I have been to Jersey twice and felt sick both times. The first was as a child and involved an absence of sea legs. The second, a few years ago, was a far more lasting experience. It left me with no doubt that there was something sinister and secretive about that small, beautiful island.
During my time with the GMC I visited Jersey for a day of meetings with various doctors and administrators alongside one of my colleagues. It was a striking experience. Our visit came not long after the much publicised grim discovery of what first appeared to be human remains at Haut de la Garenne – the site of a former children’s home – and the subsequent police investigation and multiple allegations of abuse.
The inquiry that followed, which reported today, uncovered decades of abuse (over 550 cases) – physical, sexual and mental – of children on the island and a total disregard for the rights of children and a failure by the state to protect them. It is damning, sickening and disturbing but sadly not surprising.
The Jersey I discovered on the most recent of my two visits was a strange place. Picturesque and pretty but, to coin phrase, there was something of the night about it. It had the feeling of a closed shop with lots of painted on smiles but lots being unsaid.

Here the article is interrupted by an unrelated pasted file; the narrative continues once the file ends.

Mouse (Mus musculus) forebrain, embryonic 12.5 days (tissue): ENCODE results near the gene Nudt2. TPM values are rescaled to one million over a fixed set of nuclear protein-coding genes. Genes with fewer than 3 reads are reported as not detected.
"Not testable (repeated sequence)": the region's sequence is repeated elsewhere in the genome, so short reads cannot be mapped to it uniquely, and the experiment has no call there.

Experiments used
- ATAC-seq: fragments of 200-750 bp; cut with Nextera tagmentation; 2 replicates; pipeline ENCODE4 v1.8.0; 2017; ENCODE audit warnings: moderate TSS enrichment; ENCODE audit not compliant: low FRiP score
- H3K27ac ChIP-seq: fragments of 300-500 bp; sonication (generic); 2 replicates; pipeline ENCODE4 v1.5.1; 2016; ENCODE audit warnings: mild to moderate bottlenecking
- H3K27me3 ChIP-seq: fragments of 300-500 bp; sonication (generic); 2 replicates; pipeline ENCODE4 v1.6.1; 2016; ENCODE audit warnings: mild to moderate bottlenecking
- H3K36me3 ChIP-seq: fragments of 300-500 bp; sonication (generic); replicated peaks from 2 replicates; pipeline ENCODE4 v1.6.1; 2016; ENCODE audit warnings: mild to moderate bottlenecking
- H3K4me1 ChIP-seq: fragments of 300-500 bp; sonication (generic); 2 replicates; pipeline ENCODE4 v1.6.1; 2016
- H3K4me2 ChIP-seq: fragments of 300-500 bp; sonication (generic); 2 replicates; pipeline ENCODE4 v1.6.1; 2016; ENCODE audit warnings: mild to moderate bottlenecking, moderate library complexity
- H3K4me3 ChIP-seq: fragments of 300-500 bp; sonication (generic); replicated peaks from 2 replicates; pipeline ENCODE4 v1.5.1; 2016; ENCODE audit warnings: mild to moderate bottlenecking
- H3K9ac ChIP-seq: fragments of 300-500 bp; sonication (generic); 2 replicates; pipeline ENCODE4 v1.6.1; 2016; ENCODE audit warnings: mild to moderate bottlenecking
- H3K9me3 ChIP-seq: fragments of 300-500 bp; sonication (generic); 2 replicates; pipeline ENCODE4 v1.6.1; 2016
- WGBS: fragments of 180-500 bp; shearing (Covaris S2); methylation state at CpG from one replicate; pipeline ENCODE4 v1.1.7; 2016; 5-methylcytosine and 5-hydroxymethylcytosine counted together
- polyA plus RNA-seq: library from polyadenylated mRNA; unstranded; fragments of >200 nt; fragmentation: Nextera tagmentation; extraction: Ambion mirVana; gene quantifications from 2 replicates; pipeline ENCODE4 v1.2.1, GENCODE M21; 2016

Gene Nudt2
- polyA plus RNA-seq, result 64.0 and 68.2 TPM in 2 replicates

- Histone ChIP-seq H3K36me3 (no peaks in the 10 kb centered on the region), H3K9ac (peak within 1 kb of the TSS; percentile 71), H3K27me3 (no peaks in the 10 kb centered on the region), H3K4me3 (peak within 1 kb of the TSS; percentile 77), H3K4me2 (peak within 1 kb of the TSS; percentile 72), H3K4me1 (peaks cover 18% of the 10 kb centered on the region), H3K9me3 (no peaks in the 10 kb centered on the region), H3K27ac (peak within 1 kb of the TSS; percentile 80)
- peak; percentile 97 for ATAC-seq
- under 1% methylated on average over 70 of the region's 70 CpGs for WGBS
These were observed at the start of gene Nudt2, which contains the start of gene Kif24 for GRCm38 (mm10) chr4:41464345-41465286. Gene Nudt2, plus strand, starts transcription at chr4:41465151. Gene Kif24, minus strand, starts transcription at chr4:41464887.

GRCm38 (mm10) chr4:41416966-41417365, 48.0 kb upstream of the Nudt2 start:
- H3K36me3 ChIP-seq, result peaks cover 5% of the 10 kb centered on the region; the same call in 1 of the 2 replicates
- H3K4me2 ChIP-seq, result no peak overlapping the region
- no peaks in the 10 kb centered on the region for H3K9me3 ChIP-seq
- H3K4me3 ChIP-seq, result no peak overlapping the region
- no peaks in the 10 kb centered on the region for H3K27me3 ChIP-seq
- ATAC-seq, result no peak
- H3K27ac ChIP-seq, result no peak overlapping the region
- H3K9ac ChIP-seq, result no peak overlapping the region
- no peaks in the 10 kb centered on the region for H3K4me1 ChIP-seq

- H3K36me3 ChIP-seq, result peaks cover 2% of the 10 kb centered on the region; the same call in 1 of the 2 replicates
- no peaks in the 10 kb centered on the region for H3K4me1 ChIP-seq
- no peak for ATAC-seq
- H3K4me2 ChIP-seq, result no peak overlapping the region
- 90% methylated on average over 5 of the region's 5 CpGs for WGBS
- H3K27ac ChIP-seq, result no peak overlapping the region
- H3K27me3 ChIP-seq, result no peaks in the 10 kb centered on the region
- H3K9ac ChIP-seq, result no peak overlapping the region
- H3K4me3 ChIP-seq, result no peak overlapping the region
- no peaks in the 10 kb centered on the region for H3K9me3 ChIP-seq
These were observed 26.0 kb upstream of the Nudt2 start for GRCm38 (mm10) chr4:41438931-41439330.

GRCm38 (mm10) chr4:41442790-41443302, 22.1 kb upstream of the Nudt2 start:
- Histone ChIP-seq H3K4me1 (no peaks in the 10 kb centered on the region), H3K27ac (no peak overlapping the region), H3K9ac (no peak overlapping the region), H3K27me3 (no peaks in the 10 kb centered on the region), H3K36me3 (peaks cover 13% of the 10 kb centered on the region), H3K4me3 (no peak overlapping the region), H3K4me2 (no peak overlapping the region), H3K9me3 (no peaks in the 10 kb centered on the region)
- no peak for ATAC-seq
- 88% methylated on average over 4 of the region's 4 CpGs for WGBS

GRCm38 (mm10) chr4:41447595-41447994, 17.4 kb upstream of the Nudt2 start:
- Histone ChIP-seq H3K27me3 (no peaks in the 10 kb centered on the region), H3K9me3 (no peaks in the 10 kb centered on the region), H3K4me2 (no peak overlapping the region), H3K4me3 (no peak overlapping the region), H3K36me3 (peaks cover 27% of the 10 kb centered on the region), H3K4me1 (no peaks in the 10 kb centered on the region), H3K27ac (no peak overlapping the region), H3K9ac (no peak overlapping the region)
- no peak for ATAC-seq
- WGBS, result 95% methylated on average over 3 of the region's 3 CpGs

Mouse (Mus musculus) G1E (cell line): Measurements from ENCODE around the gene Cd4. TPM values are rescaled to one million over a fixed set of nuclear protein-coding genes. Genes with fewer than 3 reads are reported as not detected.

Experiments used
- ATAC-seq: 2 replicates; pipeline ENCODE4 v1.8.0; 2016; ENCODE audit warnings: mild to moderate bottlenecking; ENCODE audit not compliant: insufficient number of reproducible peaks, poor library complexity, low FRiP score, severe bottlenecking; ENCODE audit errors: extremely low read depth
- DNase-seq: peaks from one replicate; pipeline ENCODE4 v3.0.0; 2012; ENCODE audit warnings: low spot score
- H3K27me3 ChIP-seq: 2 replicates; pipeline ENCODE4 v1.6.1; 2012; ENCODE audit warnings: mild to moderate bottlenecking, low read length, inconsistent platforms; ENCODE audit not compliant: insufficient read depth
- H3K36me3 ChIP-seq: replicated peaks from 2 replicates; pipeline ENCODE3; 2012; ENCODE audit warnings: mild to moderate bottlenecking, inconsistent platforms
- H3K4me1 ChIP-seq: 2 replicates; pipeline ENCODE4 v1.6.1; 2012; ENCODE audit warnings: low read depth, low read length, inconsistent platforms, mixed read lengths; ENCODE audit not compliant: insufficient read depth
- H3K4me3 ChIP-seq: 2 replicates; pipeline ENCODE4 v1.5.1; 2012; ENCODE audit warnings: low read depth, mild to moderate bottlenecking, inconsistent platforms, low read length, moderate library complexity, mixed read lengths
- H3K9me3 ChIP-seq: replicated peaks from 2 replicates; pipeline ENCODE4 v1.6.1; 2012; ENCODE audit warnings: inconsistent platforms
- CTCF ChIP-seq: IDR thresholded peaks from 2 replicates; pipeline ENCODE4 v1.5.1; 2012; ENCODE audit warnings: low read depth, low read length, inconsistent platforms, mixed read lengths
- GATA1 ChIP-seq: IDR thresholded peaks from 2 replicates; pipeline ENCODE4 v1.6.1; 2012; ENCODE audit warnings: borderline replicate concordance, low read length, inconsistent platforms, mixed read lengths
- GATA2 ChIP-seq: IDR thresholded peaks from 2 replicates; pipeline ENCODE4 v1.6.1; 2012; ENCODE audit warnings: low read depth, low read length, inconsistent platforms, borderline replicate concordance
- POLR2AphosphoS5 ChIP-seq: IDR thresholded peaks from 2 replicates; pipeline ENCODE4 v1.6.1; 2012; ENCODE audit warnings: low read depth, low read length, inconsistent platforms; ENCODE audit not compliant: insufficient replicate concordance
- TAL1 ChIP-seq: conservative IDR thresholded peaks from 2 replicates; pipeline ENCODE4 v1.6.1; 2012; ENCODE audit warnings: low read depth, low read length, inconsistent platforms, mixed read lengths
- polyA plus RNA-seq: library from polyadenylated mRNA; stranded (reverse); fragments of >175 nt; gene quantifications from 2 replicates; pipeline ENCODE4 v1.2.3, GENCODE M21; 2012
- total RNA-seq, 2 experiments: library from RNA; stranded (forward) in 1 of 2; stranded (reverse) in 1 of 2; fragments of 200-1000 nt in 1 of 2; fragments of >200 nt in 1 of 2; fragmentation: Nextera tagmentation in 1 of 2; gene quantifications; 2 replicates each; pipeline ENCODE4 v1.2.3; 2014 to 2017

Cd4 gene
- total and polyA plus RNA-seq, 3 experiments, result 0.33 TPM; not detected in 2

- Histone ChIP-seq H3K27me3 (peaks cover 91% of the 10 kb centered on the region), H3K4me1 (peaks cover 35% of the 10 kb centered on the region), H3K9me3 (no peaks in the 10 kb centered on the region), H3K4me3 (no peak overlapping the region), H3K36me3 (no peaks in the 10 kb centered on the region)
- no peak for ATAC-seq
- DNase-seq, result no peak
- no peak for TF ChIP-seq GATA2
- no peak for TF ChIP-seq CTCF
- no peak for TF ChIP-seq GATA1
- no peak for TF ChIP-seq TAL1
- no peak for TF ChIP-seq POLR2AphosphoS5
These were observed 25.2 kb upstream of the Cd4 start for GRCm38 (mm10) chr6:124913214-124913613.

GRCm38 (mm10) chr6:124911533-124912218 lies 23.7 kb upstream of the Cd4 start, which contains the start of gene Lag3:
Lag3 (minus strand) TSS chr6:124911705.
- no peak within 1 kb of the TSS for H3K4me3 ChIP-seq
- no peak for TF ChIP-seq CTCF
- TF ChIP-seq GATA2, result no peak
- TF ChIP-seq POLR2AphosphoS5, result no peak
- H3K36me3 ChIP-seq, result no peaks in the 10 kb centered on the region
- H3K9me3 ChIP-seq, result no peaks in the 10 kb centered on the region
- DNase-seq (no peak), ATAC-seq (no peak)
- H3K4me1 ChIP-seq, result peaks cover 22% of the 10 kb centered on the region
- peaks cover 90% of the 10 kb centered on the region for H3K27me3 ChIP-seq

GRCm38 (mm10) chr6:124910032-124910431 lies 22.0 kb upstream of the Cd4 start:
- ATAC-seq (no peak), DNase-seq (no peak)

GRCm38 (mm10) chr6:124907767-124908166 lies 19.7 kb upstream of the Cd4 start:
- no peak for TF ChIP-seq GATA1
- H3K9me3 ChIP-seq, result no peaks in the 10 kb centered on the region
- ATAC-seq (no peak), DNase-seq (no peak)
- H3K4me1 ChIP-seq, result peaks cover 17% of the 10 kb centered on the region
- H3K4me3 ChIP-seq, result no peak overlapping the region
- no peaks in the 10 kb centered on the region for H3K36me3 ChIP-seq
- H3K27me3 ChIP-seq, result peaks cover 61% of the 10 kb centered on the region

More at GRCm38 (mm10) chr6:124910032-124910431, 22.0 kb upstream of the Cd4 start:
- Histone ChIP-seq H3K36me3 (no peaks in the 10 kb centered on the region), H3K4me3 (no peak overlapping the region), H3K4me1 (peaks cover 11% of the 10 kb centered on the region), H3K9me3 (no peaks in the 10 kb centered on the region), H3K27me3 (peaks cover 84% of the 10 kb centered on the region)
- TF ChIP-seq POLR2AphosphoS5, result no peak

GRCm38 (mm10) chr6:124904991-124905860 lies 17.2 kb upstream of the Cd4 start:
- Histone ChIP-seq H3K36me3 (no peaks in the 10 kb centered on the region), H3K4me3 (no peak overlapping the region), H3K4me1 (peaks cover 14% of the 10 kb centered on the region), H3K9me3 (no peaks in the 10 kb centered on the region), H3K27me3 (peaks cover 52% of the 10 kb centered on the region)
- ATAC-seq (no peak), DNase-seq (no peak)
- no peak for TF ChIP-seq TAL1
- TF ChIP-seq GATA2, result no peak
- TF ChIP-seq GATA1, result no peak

I did not find an island of Bergerac and the affable Charlie Hungerford but an island were there was a unsettling fascination with privacy, secrecy and an aversion to transparency. Almost every question we were asked was about how to protect their records, files, practices and behaviours from scrutiny. How they could be left alone to do their own thing? Why did the public need to know that?
We were embarking on major reforms to the way doctors in the UK were regulated, with more information being provided to the public and a major drive on reporting, transparency and publication of information. All clearly too much for Jersey. I know some of the history of the island – talk of Nazi collaboration, secret bank accounts and all that but I thought it was exaggerated. Maybe not.
When my colleague and I went our separate ways at the end of visit, I was heard to say – something I have repeated ad nausea since to their amusement – that Jersey was a sinister place. Sinister. I was left with the impression that there was much to hide and lots of people prepared to do the hiding. I have heard nothing today to change my mind. I will not be rushing back in a hurry, even if John Nettles is there to welcome me at the airport.
Images from BBC website.